Notes for editors
About the Access to Childcare Fund
The Scottish Government’s £3 million Access to Childcare Fund (ACF) was opened in July 2020. The purpose of the Fund was to support childcare solutions that enable more accessible and affordable childcare for families with school-aged children and to help to reduce the barriers parents and carers can experience in accessing childcare. These barriers include the cost of childcare, the hours available, and accessibility for children with additional support needs. The awards aimed to make services more accessible and affordable for low-income families, particularly the six identified priority family groups most at risk from living in poverty and as set out in the Tackling Child Poverty Delivery Plan.
The Fund was managed by Children in Scotland, with strategic input from an expert steering group. Both evaluation and improvement were at the heart of the Access to Childcare Fund and Evaluation Support Scotland (ESS) has provided significant input and support to services throughout. A mentoring and peer network also operated across the projects. The fund was launched shortly after the Covid-19 pandemic took hold in Scotland, and in the context of a number of national lockdowns and ongoing restrictions.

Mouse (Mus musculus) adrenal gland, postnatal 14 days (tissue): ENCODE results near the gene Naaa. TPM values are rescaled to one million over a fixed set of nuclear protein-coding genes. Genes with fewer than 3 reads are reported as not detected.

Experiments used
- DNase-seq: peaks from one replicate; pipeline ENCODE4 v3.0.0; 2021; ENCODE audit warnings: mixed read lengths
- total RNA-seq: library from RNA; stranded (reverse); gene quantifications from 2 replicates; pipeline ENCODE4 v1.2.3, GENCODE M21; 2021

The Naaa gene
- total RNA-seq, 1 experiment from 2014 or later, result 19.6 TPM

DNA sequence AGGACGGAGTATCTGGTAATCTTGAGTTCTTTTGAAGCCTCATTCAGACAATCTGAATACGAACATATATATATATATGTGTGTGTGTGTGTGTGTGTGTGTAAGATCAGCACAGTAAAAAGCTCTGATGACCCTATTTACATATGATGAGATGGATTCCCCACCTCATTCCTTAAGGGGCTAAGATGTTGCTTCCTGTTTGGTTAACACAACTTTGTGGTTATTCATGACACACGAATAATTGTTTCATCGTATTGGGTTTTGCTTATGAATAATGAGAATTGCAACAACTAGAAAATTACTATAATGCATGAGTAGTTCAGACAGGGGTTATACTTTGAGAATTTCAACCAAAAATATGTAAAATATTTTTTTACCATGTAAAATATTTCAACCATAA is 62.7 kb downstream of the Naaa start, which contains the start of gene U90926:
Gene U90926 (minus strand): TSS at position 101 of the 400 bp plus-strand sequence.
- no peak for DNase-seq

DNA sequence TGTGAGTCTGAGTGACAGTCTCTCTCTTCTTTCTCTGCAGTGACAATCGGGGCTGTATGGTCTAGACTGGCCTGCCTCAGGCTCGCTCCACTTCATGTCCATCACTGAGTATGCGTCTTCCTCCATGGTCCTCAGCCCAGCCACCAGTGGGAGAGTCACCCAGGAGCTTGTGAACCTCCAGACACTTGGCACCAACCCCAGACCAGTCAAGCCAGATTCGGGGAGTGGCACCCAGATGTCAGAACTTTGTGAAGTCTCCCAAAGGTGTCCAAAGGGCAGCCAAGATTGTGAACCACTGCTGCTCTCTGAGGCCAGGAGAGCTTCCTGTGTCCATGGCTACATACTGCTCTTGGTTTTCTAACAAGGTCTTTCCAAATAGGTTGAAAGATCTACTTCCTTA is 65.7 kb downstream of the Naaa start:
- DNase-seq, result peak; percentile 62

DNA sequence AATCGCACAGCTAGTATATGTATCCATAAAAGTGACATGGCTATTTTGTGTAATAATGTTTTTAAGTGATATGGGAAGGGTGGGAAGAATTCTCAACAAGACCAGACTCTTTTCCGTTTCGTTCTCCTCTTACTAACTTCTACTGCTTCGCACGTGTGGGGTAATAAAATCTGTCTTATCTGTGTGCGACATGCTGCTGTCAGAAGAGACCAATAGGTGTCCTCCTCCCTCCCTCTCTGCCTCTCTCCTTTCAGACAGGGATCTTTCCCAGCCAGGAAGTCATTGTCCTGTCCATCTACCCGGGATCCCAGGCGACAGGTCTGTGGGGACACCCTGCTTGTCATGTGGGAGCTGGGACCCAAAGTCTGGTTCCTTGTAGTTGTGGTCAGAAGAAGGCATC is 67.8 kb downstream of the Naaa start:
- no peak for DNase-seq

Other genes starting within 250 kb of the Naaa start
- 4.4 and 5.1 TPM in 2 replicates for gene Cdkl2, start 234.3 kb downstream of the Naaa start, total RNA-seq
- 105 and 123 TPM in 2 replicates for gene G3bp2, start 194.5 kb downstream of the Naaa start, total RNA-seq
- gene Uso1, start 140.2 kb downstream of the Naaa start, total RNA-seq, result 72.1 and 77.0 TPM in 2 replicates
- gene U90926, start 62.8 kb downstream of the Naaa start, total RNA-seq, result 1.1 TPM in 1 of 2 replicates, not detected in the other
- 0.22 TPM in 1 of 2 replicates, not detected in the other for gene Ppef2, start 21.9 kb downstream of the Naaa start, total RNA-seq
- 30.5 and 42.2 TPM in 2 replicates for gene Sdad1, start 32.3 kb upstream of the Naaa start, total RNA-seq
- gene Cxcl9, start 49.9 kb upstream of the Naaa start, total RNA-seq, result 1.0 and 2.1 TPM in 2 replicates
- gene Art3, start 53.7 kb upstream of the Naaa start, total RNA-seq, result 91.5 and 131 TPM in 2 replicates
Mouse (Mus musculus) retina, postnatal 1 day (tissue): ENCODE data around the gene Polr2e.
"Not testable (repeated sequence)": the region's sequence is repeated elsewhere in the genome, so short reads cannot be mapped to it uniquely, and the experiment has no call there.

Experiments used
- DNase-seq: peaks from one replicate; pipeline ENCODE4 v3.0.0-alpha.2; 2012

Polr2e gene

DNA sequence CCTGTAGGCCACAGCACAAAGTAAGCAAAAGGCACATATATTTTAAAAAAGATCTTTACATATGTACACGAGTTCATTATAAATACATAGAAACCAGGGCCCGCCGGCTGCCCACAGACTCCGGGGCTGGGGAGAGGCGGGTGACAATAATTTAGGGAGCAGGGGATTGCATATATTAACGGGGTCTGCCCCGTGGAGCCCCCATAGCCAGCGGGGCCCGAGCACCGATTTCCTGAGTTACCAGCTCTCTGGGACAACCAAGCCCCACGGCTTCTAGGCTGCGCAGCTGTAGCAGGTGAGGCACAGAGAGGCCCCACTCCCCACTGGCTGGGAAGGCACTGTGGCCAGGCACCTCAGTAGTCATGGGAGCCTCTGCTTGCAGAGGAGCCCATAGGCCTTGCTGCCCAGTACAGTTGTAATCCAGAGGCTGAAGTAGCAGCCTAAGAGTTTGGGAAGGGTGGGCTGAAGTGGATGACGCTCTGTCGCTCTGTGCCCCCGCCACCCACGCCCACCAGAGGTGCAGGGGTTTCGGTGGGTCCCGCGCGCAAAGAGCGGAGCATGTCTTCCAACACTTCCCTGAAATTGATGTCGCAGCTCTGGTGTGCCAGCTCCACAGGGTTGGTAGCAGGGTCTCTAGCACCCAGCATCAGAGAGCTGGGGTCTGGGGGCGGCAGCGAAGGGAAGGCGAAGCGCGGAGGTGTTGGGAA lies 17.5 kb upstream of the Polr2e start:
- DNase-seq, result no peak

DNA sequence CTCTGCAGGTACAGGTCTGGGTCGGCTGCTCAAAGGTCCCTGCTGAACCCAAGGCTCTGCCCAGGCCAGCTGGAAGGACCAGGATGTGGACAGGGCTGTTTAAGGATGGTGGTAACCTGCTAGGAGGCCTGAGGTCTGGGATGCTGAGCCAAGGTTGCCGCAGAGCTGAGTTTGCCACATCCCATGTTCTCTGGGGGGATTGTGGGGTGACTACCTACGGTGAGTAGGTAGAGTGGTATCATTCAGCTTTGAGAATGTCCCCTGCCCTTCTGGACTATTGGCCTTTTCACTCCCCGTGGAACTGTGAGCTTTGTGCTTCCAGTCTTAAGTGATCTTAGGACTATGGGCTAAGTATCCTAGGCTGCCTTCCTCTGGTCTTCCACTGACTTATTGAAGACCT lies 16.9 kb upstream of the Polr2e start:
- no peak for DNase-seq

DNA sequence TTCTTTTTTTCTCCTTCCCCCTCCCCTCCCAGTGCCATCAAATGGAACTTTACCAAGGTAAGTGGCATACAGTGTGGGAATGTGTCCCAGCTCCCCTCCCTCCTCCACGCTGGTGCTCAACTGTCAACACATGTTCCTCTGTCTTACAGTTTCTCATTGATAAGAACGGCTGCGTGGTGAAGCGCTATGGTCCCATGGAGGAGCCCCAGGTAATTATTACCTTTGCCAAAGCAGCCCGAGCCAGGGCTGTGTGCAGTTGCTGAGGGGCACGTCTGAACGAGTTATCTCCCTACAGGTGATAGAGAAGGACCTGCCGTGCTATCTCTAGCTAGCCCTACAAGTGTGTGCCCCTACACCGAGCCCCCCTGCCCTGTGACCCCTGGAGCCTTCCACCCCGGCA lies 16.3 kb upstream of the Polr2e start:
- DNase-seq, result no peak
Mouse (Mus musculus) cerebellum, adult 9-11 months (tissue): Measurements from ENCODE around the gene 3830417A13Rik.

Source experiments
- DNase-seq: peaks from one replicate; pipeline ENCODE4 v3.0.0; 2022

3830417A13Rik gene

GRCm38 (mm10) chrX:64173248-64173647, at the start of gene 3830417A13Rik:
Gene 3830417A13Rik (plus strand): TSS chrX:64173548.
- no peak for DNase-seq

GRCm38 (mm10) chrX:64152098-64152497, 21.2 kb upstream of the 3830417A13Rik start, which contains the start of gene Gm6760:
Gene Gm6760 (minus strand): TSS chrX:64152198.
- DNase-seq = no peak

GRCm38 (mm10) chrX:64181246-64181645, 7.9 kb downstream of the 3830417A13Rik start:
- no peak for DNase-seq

The funded services were:
- Action for Children, Moray
- Clyde Gateway, South Lanarkshire
- Flexible Childcare Service Scotland, Aberdeenshire
- Flexible Childcare Service Scotland, Dundee
- FUSE, Glasgow
- Hame Fae Hame, Shetland
- Hope Amplified, South Lanarkshire
- Indigo Childcare Ltd, Glasgow
- Inverclyde Council
- Low Income Families Together (LIFT), Muirhouse, Edinburgh
- Supporting Help and Integration in Perthshire (SHIP), Perth & Kinross
- St Mirin’s Out of School Care, Glasgow
- Stepping Stones for Families, Glasgow
- SupERkids, East Renfrewshire
- The Wee Childcare Company, Angus.
Click here for more information about the Fund:
About Children in Scotland
Giving all children in Scotland an equal chance to flourish is at the heart of everything we do.
By bringing together a network of people working with and for children, alongside children and young people themselves, we offer a broad, balanced and independent voice. We create solutions, provide support and develop positive change across all areas affecting children in Scotland.
We do this by listening, gathering evidence, and applying and sharing our learning, while always working to uphold children’s rights. Our range of knowledge and expertise means we can provide trusted support on issues as diverse as the people we work with and the varied lives of children and families in Scotland.